There was a guy at my gym early last year who would show up every morning with an iPad, a fanny pack and a McDonald’s breakfast sandwich. No later than 6:30 am, he would show up and sit in the same seating area outside the pool. As the one panting and sweating to death between classes and cardio, it seemed a little strange to me. Why would you come to the gym to have a sandwich and catch up on your Netflix?
After a few weeks, I made a joke of it to my class instructor. I said something along the lines of “I think he has a lot more fun here than I do.” Then, she said something that has stuck with me ever since.
“You don’t know his story.”
The joke wasn’t so funny anymore. I was judging with my bias. I assumed that this man was just trying to get away from a nagging partner or the morning routine. He wasn’t. He is homeless. My gym, where I can choose to go, is his shower. His living room. His kitchen. His home.
Months later, I’ll admit that phrase still rings in my ear. It bothers me that I did that. I judged and didn’t consider there’s so much more to someone’s life than the moment when I notice or their looks. I’ve really tried to be more considerate since that day. I know it’s important to slow down and consider that there’s always more of a story than the one I see or in most cases, assuming.
Unfortunately, bias like this happens a lot. Even “good people” do it.
We take it everywhere with us. Bias is how our brains make decisions – for the good and bad. But when we take it to work, it becomes dangerous. It cheats great people out of opportunities. If we have to make some “business case” for bias, it’s as simple as this: it will cheat your company and every person who works for you out of great hires, connections, and bottom line profits.
That’s why I was so excited to read this article about returnships. Basically, a returnship is an internship program for people coming back to work after a prolonged break. For example, these are moms who took years off to spend with infant children or adult children who were full-time caregivers for their dying parents. The paid programs provide skills training to bridge any technical gaps that have come up in the previous years and develop these people from interns to FTEs in a matter of weeks.
Returnships can create your next candidate pipeline.
I love the idea, and here’s why.
- Women want to go back to work, not necessarily because they need the money but because they want to create value just like everyone else. This facilitates that.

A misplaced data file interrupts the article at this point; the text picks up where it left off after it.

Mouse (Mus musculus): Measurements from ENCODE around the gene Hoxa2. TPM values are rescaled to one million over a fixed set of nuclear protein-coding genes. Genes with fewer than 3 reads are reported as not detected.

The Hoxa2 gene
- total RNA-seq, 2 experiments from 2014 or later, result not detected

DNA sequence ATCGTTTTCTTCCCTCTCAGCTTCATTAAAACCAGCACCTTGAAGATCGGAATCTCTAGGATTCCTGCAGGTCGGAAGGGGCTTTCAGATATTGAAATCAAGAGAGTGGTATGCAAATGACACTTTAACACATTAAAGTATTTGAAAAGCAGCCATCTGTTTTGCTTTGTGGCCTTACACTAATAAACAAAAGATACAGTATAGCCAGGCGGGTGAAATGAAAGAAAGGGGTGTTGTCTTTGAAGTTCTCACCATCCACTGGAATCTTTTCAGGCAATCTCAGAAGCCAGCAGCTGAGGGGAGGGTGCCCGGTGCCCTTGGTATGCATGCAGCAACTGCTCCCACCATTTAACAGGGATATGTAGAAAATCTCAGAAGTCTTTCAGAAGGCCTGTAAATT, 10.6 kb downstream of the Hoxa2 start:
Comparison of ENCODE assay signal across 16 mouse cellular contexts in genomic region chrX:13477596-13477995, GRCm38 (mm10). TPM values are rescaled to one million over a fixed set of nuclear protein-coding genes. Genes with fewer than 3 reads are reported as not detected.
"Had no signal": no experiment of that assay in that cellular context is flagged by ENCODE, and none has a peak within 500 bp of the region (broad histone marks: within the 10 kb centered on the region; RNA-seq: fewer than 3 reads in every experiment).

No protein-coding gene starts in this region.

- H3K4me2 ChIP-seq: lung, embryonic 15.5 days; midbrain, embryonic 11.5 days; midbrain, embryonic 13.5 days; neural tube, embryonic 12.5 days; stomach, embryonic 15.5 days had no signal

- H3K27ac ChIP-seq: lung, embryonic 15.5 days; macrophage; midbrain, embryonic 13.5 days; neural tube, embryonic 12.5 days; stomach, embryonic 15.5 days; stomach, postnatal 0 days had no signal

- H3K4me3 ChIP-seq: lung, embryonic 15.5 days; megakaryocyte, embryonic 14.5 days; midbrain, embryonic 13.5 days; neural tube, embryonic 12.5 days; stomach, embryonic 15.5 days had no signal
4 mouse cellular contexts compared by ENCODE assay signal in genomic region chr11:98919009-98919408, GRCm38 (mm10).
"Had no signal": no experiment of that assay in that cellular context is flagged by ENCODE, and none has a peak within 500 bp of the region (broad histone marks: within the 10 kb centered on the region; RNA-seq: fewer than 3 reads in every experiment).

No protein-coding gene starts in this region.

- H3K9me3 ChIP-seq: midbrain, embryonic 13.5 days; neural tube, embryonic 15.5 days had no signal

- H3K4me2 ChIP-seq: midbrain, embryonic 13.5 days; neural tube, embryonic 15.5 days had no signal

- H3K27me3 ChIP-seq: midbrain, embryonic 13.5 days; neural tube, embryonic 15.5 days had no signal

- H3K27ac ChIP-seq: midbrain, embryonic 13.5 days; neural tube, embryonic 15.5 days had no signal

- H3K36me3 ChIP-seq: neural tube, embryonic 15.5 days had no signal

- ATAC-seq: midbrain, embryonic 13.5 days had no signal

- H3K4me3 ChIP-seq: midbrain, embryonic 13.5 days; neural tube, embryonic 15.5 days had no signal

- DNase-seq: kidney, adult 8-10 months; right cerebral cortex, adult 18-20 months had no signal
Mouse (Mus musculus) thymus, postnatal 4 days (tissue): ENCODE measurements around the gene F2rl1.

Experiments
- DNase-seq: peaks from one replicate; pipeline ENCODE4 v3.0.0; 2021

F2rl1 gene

- I have been in that room where someone looks at a resume and goes, “well why didn’t they work for x years?” Then the look. What I wish I had said now is simply, “who gives a shit?” I didn’t, but I wish I had. It’s BS biased crap but here’s the bottom line. There is nothing wrong with taking time off to care for your family. In fact, according to most of your EVPs – caring is one of your core values. This is precisely where you should be looking for caring people.
- You know when the hiring manager is all “I want 5+ years of experience,” and you can usually find people with 3ish or 10+? The people with the 5+ years are waiting to come back and have been pushed to the side by traditional companies because of “resume gaps.”
- It primarily attracts female candidates, so it has already is helping tech companies trying to shift the gender balance at their company. Note: Bringing in a bunch of women won’t address your “bro” culture alone. You’ll need to do culture work to make this, well, work.
- It helps the economy. “Raising female participation in the workforce by 5 percentage points to 75 percent could boost the UK economy by about 9 percent of GDP.” Read more. In short, that’s a lot. I’d love to see data for the US.
The catch with returnships (there’s always a catch these days).
If you want to build a returnship program, remember this. Most of these people took time off because they wanted flexibility and they couldn’t get it at work (or at least they didn’t believe they could.) You have to address culture and flex work options before this program will be effective in hiring people who will actually stay longer than 16 weeks.
Katrina Kibben is the Founder and Principal Consultant of Three Ears Media. For most of Katrina’s career, she has been a marketer living in a recruiter’s world – listening to both sides of the talent equation to understand the real issues and find solutions for engaging and hiring better people. Today, she uses her technical marketing know-how and way with words to help both established and emerging brands develop and deliver content that fuels smart recruitment marketing that makes the right people apply.
Katrina has written for Monster.com, HR.com, RecruitingDaily and many other digital publications. She is a recognized leader in recruiting and employer branding who speaks regularly at conferences around the world.